Help Us Reduce Risk in the Global Construction Industry

Craig Bye PQS (F), Past Chair of CIQS tells us about a pioneering project which aims to bring global consistency to the way construction costs are measured.
Craig Bye, PQS (F)

Craig Bye, PQS (F)

Past Chair of CIQS

Craig Bye PQS (F), Past Chair of CIQS tells us about a pioneering project which aims to bring global consistency to the way construction costs are measured.

“The current lack of consistency when it comes to measuring construction costs leads to misunderstanding and uncertainty which inhibits sounds investment decisions. We at the Canadian Institute of Quantity Surveyors are contributing to a pioneering project which attempts to tackle this problem head on.
“As part of the ICMS Coalition, we are developing a new global standard which aims to provide greater global consistency in classifying, defining, analysing and reporting construction costs at a project, regional and national level.
“We now need to hear from you and other Professional Quantity Surveyors, cost consultants, Project Managers, Architects and civil engineers around the world.”

The Coalition opened a consultation on the draft standard and we are asking people globally to tell us their opinion by January 15, 2017. Your input can be provided at the following link:

  • Construction might be a global industry but the way it presents and reports costs varies considerably
  • The way costs are analysed is often still determined by the markets in which work is carried out. Such inconsistency in standards causes misunderstanding, uncertainty and confusion for investors
  • It is hard for construction professionals to understand if the costs they quote for a particular project are 1) value for money and 2) accurate
  • Yes. CIQS is playing a leading role with a global group of organisations called the International Construction Measurement (ICMS) Coalition and this is why we need your help by responding to the ICMS consultation
  • A group of the world’s leading construction professionals met in London recently to discuss the problem of inconsistency in presenting construction costs. These people make up the ICMS Trustees and Standards Setting Committee (pictured)
  • Together, we are working on a new international standard which aims to help create a universal system for measuring the cost of construction projects, allowing comparisons to be made on a like-for-like basis between countries.
  • Neal Argent, Executive Director, EY, UK: “ICMS for us is about how you create confidence in the market. How do you get good comparability of costs so that you remove the degree of variability that mega projects can sometimes suffer from in terms of cost estimation?”
  • Michael Frimpong from the Africa Association of Quantity Surveyors and the Ghana Institution of Surveyors. “We have a lot of investors coming to Africa and they need to be confident with the costs they are being presented with for infrastructures and buildings. We need clarity. We need transparency. We need to benchmark. We also need to have value for money. All these things are in the standards that are being written by the ICMS Coalition.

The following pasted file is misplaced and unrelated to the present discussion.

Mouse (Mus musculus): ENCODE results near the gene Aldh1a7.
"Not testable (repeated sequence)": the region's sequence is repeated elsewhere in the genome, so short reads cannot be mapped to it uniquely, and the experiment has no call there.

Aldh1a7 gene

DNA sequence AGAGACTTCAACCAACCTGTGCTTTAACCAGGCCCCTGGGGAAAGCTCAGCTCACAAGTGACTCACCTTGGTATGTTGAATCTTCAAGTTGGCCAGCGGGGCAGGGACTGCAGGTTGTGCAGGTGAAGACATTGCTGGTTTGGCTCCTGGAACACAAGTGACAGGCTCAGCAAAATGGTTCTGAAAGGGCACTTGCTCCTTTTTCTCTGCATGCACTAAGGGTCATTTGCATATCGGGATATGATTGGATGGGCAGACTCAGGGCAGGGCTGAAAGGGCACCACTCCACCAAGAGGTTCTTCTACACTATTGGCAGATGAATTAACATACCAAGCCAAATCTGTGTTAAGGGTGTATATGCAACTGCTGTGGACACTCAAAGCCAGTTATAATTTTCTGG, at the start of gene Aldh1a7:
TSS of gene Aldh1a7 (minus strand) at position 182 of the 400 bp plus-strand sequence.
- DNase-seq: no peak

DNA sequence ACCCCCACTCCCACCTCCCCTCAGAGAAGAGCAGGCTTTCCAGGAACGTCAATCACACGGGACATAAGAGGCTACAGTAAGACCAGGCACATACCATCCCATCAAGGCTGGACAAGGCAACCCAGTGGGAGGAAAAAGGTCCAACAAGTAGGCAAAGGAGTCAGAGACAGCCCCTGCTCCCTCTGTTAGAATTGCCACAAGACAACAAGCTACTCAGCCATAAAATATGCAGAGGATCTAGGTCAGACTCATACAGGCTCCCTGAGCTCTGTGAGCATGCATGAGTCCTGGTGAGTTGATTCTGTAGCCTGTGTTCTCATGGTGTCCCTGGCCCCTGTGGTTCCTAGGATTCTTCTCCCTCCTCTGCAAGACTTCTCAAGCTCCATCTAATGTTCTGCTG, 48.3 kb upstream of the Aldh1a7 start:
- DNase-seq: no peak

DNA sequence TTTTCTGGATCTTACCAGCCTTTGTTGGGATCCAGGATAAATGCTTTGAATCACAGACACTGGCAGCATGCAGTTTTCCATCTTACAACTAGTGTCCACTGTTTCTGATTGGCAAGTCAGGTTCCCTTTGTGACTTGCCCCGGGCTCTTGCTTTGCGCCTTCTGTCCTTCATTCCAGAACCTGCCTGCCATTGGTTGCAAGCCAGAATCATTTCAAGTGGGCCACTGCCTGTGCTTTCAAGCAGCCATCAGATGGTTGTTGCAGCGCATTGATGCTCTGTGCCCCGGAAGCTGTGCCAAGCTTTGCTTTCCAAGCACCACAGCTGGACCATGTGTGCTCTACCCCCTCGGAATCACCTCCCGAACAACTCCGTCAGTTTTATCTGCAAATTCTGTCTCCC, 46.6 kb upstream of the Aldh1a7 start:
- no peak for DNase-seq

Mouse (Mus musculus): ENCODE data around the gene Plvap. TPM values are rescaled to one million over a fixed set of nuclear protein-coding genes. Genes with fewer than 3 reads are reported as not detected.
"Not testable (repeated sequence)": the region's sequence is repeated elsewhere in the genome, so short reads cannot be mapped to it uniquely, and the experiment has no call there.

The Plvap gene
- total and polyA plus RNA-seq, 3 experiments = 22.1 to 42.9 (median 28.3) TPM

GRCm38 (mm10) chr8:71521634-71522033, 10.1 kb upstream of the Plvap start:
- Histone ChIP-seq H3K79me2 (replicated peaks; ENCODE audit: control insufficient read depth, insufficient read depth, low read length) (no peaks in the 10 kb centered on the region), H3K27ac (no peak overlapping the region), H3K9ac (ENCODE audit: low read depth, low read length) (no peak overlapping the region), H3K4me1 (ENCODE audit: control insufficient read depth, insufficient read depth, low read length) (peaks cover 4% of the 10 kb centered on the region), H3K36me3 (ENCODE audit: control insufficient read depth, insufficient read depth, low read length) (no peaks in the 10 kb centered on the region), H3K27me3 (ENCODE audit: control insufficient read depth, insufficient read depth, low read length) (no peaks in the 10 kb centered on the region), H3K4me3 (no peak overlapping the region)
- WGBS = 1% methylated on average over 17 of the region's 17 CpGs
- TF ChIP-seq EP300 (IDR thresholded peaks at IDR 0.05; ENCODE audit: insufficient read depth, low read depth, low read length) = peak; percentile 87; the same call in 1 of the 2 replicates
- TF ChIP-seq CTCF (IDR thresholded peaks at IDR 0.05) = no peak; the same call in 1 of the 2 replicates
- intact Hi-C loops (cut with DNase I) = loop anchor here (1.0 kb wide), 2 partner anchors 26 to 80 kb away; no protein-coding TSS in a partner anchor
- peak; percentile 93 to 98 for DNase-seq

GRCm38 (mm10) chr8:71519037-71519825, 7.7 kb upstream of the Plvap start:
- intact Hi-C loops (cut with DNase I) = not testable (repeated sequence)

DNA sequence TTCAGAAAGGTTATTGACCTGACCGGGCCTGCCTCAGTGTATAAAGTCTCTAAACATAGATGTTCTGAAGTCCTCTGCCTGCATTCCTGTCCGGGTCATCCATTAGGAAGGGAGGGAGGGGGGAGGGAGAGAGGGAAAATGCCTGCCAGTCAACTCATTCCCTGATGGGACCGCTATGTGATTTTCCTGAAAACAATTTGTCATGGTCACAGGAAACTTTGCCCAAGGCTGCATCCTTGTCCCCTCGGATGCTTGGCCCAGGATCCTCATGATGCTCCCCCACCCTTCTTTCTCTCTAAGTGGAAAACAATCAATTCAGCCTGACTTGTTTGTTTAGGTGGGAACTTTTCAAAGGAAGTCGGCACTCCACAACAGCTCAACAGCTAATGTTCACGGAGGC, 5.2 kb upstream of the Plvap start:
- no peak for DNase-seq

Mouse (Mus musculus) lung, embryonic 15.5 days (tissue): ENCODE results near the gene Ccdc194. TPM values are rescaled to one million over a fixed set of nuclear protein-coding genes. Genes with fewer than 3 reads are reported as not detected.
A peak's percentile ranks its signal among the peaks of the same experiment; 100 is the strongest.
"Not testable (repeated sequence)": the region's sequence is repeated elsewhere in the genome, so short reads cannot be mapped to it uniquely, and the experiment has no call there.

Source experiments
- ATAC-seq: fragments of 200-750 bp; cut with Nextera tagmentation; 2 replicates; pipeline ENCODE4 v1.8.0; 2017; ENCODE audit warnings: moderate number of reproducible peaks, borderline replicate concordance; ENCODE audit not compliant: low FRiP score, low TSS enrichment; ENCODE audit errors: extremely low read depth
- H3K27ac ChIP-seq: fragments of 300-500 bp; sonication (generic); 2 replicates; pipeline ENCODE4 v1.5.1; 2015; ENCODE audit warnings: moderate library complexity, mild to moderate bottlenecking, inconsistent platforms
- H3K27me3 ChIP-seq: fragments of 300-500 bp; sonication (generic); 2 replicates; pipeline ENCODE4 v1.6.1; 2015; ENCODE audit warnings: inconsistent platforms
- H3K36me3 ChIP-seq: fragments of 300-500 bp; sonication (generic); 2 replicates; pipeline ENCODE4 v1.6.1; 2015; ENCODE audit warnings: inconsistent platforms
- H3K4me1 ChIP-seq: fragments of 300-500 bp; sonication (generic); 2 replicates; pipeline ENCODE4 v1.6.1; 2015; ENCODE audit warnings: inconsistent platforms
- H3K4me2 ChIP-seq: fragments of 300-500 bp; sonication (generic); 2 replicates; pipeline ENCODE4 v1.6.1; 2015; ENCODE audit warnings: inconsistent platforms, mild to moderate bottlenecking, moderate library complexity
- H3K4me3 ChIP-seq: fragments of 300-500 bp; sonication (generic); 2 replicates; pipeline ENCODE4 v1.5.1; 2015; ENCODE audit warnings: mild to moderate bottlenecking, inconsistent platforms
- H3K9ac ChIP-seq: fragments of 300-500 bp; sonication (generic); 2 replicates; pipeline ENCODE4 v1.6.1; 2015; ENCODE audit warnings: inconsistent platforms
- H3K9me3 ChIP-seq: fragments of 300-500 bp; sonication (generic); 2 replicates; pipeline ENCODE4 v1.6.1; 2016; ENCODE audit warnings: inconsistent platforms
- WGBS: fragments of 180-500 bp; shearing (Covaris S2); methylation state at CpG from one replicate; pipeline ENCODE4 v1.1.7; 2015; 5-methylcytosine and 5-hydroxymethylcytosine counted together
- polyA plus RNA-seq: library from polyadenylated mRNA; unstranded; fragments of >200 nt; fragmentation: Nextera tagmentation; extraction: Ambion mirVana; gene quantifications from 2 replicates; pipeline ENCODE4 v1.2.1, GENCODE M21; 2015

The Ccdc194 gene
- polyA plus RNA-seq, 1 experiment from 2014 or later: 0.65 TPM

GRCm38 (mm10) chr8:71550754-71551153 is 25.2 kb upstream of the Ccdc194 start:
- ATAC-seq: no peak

• Varughese Mathew, Global President of the Indian Institute of Quantity Surveyors: "The world has become a global village and professionals travel from one country to another. Companies also move from one country to another to take different jobs so it’s important for people involved in construction projects to have standards they are familiar with. In this respect, ICMS will be an excellent tool.”
  • TT Cheung, Chairman of the International Cost Engineering Council: “ICMS will give us a platform that provides clarity and does away with uncertainty. Whether you are a user or service provider, this project is important.”
  • Julie De La Cruz, Technical Director, Arcadis, Philippine Institute of Certified Quantity Surveyors and founder of Philippine Institute of Built Environment. “Arcadis operates in over 40 countries and we have projects in over 70 countries. In the Middle East alone we operate in five countries so you can imagine that we convert costs between different standards. ICMS as a universal standard approach will solve problems of inconsistency. It will help us deliver better value for money, consistency of approach and providing meaningful benchmark information.”
  • Simon Longstaffe, Regional Director, Faithful+Gould, UK: “When I heard about this project, I thought ‘this will be really good as it will help clients and government bodies understand their cost base in a far better way’. One of the most important things in this is value for money because clients will better understand what they are paying and what other people are paying. And if government and clients aren’t overpaying, then there is obviously more money for elsewhere and that’s fantastic.”

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